SkinCeuticals Phloretin CF Peel, mask, moisturize: Maybe you should make this your new skincare mantra

Lately I’ve also been layering on a hyaluronic acid serum, such as Pure + Simple’s Collagen Elastin Serum:

Pure and Simple Collagen Elastin Serum Peel, mask, moisturize: Maybe you should make this your new skincare mantra

After you let your serum sink in (ideally wait 10 minutes), put on a moisturizer. The function of a moisturizer is to hydrate, yes, but it’s not going to penetrate anywhere near as much as a serum. It’s more to sit on top and protect the skin, along with other functions like controlling shine, balancing your pH, repairing the skin barrier, soothing redness or whatever—depending on what you buy.

Right now, because of the warm weather, I’m using this lightweight gel moisturizer from Boscia:

Bosica Revitalizing Black Hydration Gel Peel, mask, moisturize: Maybe you should make this your new skincare mantra

It’s actually black, which is pretty cool in itself (obvi it disappears once you rub it in). And it’s just enough to moisturize underneath your sunscreen, which you should most definitely be applying on top after you do all of this.

Oh! And if you REALLY want to supercharge this routine, add in the facial misting that I talked about in this post.

Get the products

Have your say

Do you PMM? (It’s like GTL, but cooler.)
What masks do you keep in your rotation?
Are you on board with hylauronic acid as, like, the greatest moisturizing ingredient evah?


Monday, June 11/2012 at 11:50 am

If wish my face could sustain this sort of treatment. I tend to be nervous about trying new products because of my rosacea (ya, ya, like everyone!) But all these products seem so cool (hello BLACK cream – that’s awesome!) Maybe you will tempt me to try something new… In the meantime, here are my go-to products:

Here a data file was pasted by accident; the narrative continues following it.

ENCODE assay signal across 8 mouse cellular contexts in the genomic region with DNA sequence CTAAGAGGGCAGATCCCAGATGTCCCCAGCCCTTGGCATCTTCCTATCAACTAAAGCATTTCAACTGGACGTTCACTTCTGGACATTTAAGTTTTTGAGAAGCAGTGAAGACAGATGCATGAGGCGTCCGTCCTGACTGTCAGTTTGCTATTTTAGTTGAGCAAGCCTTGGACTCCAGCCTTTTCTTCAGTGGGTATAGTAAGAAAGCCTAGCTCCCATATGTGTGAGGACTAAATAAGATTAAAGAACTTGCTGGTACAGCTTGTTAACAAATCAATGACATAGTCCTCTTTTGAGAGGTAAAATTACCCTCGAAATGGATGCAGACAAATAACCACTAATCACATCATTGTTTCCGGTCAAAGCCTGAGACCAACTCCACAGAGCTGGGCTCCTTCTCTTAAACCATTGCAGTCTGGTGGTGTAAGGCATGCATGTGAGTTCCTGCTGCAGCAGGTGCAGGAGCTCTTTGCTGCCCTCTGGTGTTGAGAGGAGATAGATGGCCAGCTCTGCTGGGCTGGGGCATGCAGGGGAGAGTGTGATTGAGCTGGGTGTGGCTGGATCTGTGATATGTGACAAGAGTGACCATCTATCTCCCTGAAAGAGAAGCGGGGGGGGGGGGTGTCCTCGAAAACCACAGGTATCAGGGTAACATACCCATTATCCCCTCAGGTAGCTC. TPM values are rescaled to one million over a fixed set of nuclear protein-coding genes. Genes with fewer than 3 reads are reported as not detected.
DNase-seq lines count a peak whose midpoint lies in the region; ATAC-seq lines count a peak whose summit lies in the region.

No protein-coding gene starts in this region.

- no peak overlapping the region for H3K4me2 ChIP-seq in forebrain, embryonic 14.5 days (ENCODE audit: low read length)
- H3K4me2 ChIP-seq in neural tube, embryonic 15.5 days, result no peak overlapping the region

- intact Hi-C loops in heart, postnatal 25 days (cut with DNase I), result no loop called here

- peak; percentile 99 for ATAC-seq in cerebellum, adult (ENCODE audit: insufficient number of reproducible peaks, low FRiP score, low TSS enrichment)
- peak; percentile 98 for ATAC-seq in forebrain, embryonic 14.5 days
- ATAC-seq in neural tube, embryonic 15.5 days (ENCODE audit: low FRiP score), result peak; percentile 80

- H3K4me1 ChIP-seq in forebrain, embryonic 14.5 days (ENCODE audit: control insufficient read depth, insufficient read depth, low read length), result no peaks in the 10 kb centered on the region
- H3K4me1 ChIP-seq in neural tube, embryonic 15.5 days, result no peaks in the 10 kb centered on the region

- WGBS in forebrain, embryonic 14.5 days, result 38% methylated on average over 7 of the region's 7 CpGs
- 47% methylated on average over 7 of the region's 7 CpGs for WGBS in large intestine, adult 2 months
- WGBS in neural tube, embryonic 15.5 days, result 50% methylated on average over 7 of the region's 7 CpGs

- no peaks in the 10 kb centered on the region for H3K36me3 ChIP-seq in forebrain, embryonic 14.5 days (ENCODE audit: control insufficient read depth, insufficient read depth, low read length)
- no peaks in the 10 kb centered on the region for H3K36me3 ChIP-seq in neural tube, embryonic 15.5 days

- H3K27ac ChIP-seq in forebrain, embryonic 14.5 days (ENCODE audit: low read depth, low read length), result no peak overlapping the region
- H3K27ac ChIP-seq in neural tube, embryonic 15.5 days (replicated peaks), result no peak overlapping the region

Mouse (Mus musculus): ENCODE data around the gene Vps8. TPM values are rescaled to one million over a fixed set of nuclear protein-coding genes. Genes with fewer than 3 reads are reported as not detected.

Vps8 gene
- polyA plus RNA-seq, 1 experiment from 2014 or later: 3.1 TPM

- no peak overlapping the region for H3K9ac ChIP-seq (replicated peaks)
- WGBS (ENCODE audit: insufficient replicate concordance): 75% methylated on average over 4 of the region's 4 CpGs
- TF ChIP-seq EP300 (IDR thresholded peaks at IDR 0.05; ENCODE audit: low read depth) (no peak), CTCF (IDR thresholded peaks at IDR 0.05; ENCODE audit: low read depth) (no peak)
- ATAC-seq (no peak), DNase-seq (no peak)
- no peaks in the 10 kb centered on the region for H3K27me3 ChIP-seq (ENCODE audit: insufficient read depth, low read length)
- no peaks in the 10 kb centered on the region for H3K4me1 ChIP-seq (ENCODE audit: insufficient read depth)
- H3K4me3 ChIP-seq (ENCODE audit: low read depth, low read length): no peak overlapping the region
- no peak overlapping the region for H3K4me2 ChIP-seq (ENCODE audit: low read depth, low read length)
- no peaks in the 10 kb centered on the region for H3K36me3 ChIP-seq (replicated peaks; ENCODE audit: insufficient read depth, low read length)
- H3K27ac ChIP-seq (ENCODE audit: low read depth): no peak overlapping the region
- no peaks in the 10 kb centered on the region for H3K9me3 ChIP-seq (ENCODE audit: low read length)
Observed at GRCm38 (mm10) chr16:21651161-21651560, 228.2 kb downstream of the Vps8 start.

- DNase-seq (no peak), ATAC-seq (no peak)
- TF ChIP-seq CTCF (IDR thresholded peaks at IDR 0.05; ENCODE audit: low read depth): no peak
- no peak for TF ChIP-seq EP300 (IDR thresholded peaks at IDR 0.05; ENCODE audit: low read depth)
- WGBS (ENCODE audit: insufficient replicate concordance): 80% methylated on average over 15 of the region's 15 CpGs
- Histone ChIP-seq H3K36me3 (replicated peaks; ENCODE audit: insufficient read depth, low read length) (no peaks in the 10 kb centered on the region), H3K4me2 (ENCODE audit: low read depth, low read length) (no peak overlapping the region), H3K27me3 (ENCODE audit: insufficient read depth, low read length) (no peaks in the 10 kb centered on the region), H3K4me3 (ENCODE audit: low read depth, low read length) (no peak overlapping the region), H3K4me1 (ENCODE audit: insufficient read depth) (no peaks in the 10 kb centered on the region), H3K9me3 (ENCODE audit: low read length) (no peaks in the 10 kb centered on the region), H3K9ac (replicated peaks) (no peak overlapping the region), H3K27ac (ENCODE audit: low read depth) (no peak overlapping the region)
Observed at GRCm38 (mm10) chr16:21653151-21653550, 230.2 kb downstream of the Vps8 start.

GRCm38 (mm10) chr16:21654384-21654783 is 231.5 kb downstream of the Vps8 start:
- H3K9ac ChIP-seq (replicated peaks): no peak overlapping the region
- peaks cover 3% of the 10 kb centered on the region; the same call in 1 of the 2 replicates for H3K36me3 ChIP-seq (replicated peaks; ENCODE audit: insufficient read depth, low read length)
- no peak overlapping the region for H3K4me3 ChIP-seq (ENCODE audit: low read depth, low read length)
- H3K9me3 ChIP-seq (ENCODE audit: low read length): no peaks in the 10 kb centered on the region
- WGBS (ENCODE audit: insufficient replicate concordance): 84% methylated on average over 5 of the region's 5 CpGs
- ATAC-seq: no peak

Cheers, Emily


Monday, June 11/2012 at 12:06 pm

What’s the justification for using a mask vs. just using a good moisturizer everyday? Theoretically, if your moisturizer isn’t hydrating enough such that you need a mask, shouldn’t you just be using a richer moisturizer?


Bev Frederickson
Monday, June 11/2012 at 1:51 pm

I’m totally with you. This kind of skin care is necessary and worthwhile. I’m 62 and am regularly receive compliments and questions about my skin.
I’m big on exfoliating as well. I use Neo Strata exfoliant, Yonka masks are great, Nars mud and of course serum and moisture. And yes, I’m big on hylauronic acid.
Most important is to stay out of the sun. Also use eye cream and remember, your neck goes to you collarbones. Take care of it all and you’ll be grateful in you later years.
I love your blog!


Melissa C
Tuesday, June 12/2012 at 9:52 am

In response to Laura’s question about the reason to use a mask….Think of it as a booster for your skin. A weekly, intensive treatment (much like a masque that you would use on your hair) focusing on whatever the need of your skin is, whether it be hydrating, clarifying, brightening or firming. I don’t necessarily agree that you should have a rotation of different masques though, one is enough :)


Tuesday, June 12/2012 at 11:19 am

I see what you’re saying, Melissa, about the value of some masks, like clay masks, or masks that have ingredients with weird colors/textures, or special exfoliating ingredients that can’t be left on the skin for more than 5-10 minutes. However, for some of these other masks, like the moisturizing ones with hyaluronic acid, or antioxidant masks, I just feel like it’s just marketing. Daily use of a well-formulated moisturizer with hyaluronic acid, or a well-formulated serum with antioxidants, should take care of those needs. You shouldn’t need an extra “boost,” and, if you do, I think that means your moisturizer or serum isn’t doing its job, right?? And also, what is the line between a moisturizing mask and a heavy moisturizer? With some of these moisturizing masks, they work better the longer you leave them on, and you’d get the best results if you left them on overnight… just like a night cream. I dunno, I’m all for clay masks and exfoliating peels, but I’m just not buying it for these other types of masks. The same thing for hair masks: when you have a good shampoo that doesn’t strip your hair, and a good conditioner that moisturizes adequately, you don’t need a hair mask. I think people just want to sell us more products.


Tuesday, June 12/2012 at 11:36 pm

LOve hylauronic serums and masks!
Do you recommend peeling and masking at night or in the morning?
Do you still continue with skincare or just moisturize?
I also love skinceutical sunscreen. Do you use primer after sunscreen before makeup?
You have the best blog ever. Don’t miss a day!


Comment Avatar Michelle Villett
Friday, June 22/2012 at 3:59 pm

@Emily – I hear you! My skin goes red at the slightest provocation. You actually might like that black cream because it has a cooling sensation… it kinda tingles for quite a while after application. And I feel like hyaluronic acid stuff wouldn’t be irritating, although with rosacea it’s always trial and error.